BSC, CRN join forces for Better Sleep Month
ALEXANDRIA, Va. The Better Sleep Council and the Council for Responsible Nutrition last week joined forces for Better Sleep Month in May to help consumers enjoy a stress-less, good night’s sleep. In order to get the best rest possible and help relieve stress, the BSC and CRN suggested it’s essential for Americans to make a commitment to a healthy lifestyle.
“When you’re stressed, and similarly when you are tired, every aspect of your waking life is affected, from work to personal relationships and even concentration,” stated BSC spokesperson and lifestyle expert Lissa Coffey. “Controlling stress and getting a good night’s rest start by evaluating your lifestyle and creating a healthy daily regimen that you can stick to. This includes adequate sleep, balanced diet, daily vitamins and healthy exercise.”
New research from Oklahoma State University confirms that cyclically poor sleep can elevate stress. The OSU study, “Back Pain, Sleep Quality and Perceived Stress Following Introduction of New Bedding Systems,” published in the March 2009 Journal of Chiropractic Medicine, also suggests that improved sleep quality not only reduces stress, but also helps us manage everyday stress.
“Studies show that healthy individuals tend to engage in many healthy habits — eating a healthy diet, taking supplements, exercising regularly and getting adequate amounts of sleep — as an integrative approach to wellness,” stated Douglas MacKay, VP scientific and regulatory affairs, CRN. MacKay, a licensed naturopathic doctor, suggested certain supplements, including melatonin, magnesium and calcium, may help individuals relax or promote healthy sleep patterns.
“Herbals and other dietary supplements can be safe and effective ways to help individuals achieve quality sleep,” MacKay said. “You should consult a doctor or healthcare professional to determine which supplements are the best regimen for your lifestyle.”
Colmers seeks feedback from UMD School of Pharmacy about H1N1 virus
BALTIMORE, Md. Concerning the current outbreak of H1N1, or swine flu, Maryland’s top health official asked for feedback from the University of Maryland School of Pharmacy, with its network of pharmacists, on “what worked and what didn’t work,” the pharmacy school announced Monday.
John Colmers, Maryland secretary of health and mental hygiene, said during a recent meeting of the School of Pharmacy Board of Visitors that “we are not out of the woods yet. We have identified that this is a virus that is in our population, and we are in the phase now of lessons learned.”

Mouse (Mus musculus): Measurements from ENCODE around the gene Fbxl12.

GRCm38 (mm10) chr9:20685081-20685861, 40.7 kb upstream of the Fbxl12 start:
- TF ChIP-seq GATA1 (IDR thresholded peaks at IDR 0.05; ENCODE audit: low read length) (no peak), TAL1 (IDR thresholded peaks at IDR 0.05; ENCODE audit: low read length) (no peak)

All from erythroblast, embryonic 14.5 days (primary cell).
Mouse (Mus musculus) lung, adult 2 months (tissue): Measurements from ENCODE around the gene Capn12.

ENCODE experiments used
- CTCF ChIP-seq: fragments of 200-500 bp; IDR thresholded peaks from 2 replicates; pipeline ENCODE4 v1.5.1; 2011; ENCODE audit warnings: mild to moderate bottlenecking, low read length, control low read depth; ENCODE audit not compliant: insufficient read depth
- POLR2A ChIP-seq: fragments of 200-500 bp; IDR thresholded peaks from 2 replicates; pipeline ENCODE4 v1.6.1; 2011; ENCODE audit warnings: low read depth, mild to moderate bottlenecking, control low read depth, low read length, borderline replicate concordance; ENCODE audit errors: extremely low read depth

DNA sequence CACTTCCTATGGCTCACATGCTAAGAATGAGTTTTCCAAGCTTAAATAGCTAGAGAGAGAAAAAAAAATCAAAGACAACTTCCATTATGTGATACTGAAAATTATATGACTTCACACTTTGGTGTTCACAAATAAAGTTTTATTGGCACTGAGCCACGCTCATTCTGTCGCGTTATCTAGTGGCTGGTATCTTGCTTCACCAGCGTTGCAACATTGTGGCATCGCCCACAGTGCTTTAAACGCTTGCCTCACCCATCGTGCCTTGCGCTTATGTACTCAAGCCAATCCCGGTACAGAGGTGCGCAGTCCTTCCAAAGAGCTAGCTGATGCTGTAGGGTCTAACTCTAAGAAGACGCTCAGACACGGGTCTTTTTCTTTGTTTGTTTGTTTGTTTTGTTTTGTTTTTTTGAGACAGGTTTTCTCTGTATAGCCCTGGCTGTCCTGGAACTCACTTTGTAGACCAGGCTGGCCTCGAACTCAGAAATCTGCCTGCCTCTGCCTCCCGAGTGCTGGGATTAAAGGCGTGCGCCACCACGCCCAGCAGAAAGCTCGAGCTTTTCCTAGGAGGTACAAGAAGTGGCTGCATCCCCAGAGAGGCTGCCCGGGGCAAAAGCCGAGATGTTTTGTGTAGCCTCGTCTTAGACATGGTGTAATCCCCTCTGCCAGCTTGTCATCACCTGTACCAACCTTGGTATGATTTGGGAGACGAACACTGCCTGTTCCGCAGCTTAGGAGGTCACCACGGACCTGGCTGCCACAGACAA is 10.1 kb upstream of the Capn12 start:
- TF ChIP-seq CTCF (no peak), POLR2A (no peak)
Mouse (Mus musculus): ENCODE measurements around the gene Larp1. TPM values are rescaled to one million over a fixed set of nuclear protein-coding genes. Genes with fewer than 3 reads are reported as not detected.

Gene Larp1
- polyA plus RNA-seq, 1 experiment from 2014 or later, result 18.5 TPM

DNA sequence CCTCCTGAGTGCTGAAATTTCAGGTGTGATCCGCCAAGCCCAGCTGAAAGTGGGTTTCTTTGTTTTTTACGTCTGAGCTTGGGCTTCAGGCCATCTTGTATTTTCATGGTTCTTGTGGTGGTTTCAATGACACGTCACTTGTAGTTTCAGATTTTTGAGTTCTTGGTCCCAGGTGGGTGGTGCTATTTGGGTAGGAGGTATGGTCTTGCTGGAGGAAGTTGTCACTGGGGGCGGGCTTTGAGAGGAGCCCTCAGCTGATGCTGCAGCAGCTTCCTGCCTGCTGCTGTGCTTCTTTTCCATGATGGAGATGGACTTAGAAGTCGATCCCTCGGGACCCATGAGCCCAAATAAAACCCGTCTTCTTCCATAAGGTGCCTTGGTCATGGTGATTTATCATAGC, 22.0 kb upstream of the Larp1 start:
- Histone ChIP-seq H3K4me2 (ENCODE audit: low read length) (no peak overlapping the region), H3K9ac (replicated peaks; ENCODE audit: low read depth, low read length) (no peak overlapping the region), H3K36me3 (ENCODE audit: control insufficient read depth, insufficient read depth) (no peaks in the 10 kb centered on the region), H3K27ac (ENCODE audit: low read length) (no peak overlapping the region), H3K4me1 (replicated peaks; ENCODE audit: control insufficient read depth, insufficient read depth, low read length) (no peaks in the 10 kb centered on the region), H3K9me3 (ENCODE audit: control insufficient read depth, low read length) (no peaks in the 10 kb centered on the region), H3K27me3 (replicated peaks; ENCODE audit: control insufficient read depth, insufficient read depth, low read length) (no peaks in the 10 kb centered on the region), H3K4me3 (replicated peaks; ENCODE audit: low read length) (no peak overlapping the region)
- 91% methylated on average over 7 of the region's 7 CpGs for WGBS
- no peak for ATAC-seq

He said his department is gathering data on medication and counseling provided by pharmacists during the outbreak. Colmers said the availability of antiviral drugs was of great interest during the swine flu outbreak.
Although the federal government released 25% of its stockpile of medications and supplies for a possible pandemic, Colmers said, “We don’t understand the supply side.” He said a policy is needed to obtain better information on what is available during an outbreak.
Mayer Labs to relaunch the Today Sponge
BERKELEY, Calif. Mayer Labs on Tuesday announced that it will relaunch the Today Sponge, possibly marking the fourth time the over-the-counter birth control product has been introduced to the U.S. market.
According to Mayer, the product already has distribution through CVS, Walgreens and Duane Reade, three retailers who had carried the product before.
Today Sponge was originally introduced in 1983 and removed from the market due to manufacturing problems in 1994, according to published reports. The product was reintroduced into U.S. stores in 2005 by Allendale Pharmaceuticals, which was acquired by Synova Healthcare Group in 2007. Synova “re-launched” the Today Sponge soon after it acquired Allendale, but filed for bankruptcy protection later that year. Now Mayer has acquired the manufacturing and distribution rights to the birth control product.
“We are very pleased to add the Today Sponge to our portfolio of high quality reproductive products,” stated David Mayer, CEO of Mayer Labs. “The recent interruption of distribution was not the result of product quality or consumer demand, but was due to the previous owner, Synova Healthcare Group, filing bankruptcy.”
The Today Sponge is being relaunched with new packaging and Web site. Suggested retail price for a 3-pack is $14.99.